HC Deb 12 June 1979 vol 968 cc246-9

In order to reduce the borrowing requirement and the burden of direct taxation, we must make savings in public spending and roll back the boundaries of the public sector. We are totally committed to improving standards in the public services. But that can be achieved only if the economy is strong in the first place. So that will be our first priority. Finance must determine expenditure, not expenditure finance. Substantial reductions in expenditure can, and will, be made in the remainder of this financial year.

First, as I made clear three weeks ago, we shall not raise the cash limits to cover prices higher than those provided for in the cash limits originally published for this year. On pay in the public services, while we will honour the commitments to the universities and the health authorities entered upon by our predecessors, in general we shall limit the adjustment of the cash limits so that substantial offsetting economies will have to be found.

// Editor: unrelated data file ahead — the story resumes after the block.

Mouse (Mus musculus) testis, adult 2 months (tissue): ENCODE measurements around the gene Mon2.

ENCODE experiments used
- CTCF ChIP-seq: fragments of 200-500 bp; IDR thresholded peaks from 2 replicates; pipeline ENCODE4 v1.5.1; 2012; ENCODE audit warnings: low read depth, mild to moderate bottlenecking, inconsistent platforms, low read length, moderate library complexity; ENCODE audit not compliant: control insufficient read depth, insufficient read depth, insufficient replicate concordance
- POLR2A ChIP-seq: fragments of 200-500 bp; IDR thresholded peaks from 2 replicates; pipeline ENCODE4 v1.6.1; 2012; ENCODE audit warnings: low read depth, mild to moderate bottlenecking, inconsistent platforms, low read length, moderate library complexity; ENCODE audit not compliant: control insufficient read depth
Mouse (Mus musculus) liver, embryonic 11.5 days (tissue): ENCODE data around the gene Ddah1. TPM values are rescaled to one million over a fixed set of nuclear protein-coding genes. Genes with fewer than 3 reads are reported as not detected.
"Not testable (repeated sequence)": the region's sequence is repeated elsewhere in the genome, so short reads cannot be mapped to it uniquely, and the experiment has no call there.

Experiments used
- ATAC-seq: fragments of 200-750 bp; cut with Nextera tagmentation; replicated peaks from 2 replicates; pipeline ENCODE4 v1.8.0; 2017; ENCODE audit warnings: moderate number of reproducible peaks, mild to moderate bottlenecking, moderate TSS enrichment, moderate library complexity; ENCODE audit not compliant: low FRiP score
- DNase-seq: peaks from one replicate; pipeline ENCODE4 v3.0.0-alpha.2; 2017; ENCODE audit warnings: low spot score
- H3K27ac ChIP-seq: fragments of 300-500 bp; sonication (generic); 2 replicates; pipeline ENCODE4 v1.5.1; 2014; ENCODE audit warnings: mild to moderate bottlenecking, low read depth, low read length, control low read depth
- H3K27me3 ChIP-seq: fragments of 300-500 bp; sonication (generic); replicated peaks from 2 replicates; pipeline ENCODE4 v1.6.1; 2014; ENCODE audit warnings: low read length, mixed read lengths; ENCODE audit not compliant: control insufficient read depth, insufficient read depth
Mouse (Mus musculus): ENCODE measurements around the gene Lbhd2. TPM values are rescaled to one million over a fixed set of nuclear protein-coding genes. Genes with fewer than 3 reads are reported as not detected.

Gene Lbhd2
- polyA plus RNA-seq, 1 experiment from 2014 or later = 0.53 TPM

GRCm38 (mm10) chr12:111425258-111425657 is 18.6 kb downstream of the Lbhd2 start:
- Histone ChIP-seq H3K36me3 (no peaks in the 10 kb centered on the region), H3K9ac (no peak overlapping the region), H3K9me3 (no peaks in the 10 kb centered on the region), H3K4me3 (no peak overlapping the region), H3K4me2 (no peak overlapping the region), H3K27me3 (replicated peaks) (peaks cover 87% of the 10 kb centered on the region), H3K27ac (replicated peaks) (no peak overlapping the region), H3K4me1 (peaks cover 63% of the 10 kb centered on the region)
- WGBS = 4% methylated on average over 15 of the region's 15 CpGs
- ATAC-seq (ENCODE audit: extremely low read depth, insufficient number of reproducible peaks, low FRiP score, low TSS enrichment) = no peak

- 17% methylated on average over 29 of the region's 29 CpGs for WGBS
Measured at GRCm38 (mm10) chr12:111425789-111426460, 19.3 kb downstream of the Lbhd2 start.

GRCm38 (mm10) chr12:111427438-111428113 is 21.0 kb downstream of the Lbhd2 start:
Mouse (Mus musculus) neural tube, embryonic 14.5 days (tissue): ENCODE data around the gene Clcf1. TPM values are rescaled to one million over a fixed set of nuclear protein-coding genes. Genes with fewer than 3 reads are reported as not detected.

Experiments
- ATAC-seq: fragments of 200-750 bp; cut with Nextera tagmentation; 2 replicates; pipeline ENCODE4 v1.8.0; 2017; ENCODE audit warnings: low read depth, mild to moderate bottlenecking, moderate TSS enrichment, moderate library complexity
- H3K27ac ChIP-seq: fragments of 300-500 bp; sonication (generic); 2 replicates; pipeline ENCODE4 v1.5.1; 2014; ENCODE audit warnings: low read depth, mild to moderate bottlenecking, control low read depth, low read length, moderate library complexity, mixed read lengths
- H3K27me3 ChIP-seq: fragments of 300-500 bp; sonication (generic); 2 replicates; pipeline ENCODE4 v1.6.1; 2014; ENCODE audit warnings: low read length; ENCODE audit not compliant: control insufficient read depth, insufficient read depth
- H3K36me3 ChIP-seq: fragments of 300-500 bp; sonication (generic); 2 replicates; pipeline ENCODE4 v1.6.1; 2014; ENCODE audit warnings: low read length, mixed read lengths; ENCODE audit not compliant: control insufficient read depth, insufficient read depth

The need for substantial economies applies equally to local authority expenditure, where the Government's contribution is made through the rate support grant. As I said three weeks ago, we shall take account of pay settlements in calculating the increase orders for the rate support grant, but we shall make a significant across-the-board reduction from the total so calculated.

I can now tell the House that the reduction will be £300 million for England and Wales and £35 million for Scotland. That is, of course, to be set against total rate support grant expenditure of about £9 billion. These figures may have to be increased when we know the cost of further pay increases and will be finally determined in November, before the increase orders are made. In coming to this decision, a major factor has been how much in present circumstances it is reasonable for the taxpayer to contribute.